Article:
Tag Archives: culture sharing

Celebrating Lunar New Year – 2022 Year of the Tiger

Lunar New Year is the most important holiday in China. Tied to the Chinese lunar calendar, the holiday began as a time for feasting and honoring ancestors as well as deities. Lunar New Year celebrations begin on February 1st.

The year 2022 is slated to be the year of the tiger. The tiger is known as the king of all beasts in China and the zodiac is associated with strength and bravery.

Chinese people celebrate Lunar New Year with the traditional greeting, “Kung hei fat choi”  Sounds like (gung – hay – fah – choy) in Cantonese!

Lunar New Year covers a long span, not just one day. Two weeks is the typical time frame. Traditionally this time is used to celebrate with family and friends. It’s important to start the new year with a clean home. Red envelopes are handed out to others, typically children or young people, containing Lucky Money. Foods are important in the celebration and have meaning. Long noodle dishes, for instance, represent longevity or long life, while dumplings represent wealth. Interestingly, fortune cookies are not authentic Chinese treats, though enjoyable and fun, you can read more about their unique history here.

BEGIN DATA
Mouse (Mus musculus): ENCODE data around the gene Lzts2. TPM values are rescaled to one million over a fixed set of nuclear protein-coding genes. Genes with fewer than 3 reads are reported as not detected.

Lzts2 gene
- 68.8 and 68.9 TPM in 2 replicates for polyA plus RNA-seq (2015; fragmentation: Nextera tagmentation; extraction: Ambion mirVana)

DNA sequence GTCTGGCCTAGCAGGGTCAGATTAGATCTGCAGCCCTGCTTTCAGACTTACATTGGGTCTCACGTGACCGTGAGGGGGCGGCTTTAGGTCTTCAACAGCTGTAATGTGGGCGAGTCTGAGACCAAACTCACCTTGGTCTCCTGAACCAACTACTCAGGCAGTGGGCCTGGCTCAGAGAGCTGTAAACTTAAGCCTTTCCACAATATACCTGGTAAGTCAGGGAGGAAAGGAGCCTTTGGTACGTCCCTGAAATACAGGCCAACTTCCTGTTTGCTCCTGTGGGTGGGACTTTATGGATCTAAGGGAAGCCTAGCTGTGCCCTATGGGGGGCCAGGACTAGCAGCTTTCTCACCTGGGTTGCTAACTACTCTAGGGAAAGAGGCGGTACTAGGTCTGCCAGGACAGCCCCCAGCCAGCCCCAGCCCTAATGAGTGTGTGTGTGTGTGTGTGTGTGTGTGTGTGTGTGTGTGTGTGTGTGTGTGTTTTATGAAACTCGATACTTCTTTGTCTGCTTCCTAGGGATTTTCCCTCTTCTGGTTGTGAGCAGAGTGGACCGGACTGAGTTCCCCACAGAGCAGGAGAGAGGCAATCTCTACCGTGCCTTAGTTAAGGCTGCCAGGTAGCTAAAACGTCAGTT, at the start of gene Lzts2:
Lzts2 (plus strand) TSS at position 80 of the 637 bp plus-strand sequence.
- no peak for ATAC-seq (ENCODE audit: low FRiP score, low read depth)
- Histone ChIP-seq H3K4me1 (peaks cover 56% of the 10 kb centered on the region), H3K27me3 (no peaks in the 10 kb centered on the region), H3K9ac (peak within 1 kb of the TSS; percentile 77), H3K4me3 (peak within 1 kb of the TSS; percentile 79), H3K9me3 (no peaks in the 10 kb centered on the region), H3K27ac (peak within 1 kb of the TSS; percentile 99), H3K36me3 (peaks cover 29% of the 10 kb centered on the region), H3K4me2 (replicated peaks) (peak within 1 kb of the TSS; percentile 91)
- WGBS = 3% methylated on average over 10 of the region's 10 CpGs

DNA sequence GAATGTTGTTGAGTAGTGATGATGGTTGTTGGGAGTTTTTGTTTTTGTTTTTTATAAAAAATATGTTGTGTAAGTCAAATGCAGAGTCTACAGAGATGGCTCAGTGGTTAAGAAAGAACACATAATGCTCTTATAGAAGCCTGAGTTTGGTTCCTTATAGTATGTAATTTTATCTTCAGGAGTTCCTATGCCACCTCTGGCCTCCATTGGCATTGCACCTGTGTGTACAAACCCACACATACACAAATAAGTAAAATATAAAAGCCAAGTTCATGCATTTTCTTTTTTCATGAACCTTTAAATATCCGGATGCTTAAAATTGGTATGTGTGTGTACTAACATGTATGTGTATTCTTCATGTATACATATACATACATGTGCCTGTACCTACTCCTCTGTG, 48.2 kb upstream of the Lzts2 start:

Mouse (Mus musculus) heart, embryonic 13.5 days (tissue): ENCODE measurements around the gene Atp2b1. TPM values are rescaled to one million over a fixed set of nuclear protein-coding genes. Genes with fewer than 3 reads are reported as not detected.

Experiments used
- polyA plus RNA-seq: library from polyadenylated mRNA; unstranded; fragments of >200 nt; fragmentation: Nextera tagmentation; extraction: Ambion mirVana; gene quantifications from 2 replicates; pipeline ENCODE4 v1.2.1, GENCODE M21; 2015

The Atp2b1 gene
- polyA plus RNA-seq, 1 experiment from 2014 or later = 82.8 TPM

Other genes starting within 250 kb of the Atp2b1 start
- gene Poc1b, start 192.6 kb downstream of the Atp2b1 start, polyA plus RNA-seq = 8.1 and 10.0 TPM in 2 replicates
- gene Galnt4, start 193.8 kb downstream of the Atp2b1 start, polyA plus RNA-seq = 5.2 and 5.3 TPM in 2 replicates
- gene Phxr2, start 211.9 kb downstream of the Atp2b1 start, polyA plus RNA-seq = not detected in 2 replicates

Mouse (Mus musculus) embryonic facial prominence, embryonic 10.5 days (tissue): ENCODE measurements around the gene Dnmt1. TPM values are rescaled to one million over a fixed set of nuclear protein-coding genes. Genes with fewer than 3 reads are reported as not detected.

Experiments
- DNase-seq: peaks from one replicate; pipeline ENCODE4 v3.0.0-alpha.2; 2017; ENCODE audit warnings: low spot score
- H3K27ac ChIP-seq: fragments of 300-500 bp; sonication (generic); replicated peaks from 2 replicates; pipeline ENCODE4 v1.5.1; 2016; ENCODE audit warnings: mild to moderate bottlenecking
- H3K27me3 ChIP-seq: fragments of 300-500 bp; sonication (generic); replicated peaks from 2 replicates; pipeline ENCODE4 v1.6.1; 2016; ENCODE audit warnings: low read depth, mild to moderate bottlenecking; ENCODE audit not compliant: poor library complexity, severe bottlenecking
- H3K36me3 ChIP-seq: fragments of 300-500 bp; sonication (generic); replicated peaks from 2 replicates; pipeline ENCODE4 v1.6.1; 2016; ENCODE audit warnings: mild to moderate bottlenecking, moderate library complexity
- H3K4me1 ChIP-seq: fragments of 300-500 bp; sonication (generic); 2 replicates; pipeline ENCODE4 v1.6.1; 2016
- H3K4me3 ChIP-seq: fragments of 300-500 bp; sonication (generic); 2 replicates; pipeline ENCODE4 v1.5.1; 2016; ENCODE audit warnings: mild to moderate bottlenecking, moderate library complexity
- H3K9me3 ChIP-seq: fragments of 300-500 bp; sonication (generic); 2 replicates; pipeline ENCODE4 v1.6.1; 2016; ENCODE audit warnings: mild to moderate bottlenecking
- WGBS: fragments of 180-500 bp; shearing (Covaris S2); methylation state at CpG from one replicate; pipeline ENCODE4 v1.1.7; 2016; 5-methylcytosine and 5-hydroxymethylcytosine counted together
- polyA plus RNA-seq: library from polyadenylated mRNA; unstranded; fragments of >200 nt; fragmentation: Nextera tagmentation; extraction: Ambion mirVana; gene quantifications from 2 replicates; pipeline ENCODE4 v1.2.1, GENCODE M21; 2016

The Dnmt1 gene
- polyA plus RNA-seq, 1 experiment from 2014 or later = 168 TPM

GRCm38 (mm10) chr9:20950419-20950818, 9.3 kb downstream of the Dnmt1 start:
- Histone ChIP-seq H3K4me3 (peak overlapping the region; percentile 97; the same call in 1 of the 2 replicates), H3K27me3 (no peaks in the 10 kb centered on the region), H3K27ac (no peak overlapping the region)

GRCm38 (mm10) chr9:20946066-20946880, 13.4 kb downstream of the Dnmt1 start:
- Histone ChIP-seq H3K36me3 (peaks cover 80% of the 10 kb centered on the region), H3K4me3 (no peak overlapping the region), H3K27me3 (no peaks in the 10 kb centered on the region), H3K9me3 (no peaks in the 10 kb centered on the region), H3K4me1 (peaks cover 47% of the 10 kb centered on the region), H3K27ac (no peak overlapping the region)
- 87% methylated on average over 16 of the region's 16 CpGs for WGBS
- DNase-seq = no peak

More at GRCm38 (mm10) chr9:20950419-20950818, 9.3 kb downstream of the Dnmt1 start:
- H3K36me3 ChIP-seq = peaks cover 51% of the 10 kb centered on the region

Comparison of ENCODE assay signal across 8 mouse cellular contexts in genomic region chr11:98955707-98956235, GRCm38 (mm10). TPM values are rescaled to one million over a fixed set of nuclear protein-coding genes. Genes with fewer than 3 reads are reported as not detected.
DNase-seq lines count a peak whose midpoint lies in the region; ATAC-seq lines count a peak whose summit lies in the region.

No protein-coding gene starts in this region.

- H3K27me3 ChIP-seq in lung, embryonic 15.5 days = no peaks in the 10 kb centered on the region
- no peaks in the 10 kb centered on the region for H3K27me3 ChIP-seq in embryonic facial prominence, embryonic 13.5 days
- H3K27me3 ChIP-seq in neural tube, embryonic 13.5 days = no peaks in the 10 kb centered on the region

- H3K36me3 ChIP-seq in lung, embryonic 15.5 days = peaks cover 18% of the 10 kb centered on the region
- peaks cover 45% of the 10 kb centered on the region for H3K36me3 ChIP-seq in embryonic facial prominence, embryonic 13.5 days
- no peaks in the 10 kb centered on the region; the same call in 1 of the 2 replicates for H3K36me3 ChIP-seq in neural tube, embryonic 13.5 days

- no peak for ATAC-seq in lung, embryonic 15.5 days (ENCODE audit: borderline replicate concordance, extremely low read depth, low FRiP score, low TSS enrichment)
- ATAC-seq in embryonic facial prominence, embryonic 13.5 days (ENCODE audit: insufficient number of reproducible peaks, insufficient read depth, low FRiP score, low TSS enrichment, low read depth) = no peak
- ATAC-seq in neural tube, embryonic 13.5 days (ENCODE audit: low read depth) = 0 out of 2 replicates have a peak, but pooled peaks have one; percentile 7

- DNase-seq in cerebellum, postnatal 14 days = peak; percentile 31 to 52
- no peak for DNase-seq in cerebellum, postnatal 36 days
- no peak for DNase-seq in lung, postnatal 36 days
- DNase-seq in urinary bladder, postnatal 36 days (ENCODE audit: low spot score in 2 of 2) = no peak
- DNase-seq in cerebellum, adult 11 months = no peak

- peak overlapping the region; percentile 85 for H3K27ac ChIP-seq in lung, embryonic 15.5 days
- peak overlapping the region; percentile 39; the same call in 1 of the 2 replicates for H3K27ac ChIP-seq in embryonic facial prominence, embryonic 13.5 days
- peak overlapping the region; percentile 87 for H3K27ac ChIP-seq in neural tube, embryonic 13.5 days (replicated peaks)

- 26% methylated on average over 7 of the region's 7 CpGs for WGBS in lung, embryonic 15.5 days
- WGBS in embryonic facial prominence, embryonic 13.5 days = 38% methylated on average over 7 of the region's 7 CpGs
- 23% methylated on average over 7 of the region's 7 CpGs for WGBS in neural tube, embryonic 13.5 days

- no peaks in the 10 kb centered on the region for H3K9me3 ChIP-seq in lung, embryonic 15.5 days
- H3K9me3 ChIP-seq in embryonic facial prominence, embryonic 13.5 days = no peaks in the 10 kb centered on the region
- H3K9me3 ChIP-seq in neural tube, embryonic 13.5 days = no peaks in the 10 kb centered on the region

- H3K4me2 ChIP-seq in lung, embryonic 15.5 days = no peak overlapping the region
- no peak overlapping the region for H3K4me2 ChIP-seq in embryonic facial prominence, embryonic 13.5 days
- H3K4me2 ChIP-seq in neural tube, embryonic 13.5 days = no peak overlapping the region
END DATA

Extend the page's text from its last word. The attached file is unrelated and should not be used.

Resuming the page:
You can read more about Lunar New Year here.

Crafts, recipes, activities, and games related to Lunar New Year can be found on the APIA Winter Pinterest board. Try some of these great ideas!

Arts & Crafts:

Kids in the Kitchen:

Virtual Field Trips can be a great way for kids to learn and have new experiences. Here are a couple of virtual field trips that fit this theme:

Videos – Online you can find many examples of celebrations. Please review the content for appropriateness for your own host kids before watching with the children.

Webcams – You can do a google search for Lunar New Year celebrations with webcams. Here is a popular one for the upcoming season:

Books – Check out your local library or bookseller for books to order / reserve and pick up /read online:

Post Courtesy of Cynthia Chan (Au Pair in America)

Photo: Jimmie Quick 

Recipes, Crafts & Activities for Winter Fun

If you are looking for fun things to do with your host kids to celebrate the winter season, check out Au Pair in America on Pinterest. You’ll find recipes, crafts, games and winter traditions from a variety of countries to share with your host children.

If you have some fun winter traditions from your home country, share those with your host family. This beautiful season is a great time for culture sharing.

Winter Fun &  Winter Holidays

 

Surviving and Thriving in the Holiday Season

The fall/winter holiday season is most often a time of joy and excitement. However, it can also be a time of stress and disappointment for both host families and au pairs. The pandemic will add its own complexities to the holiday season.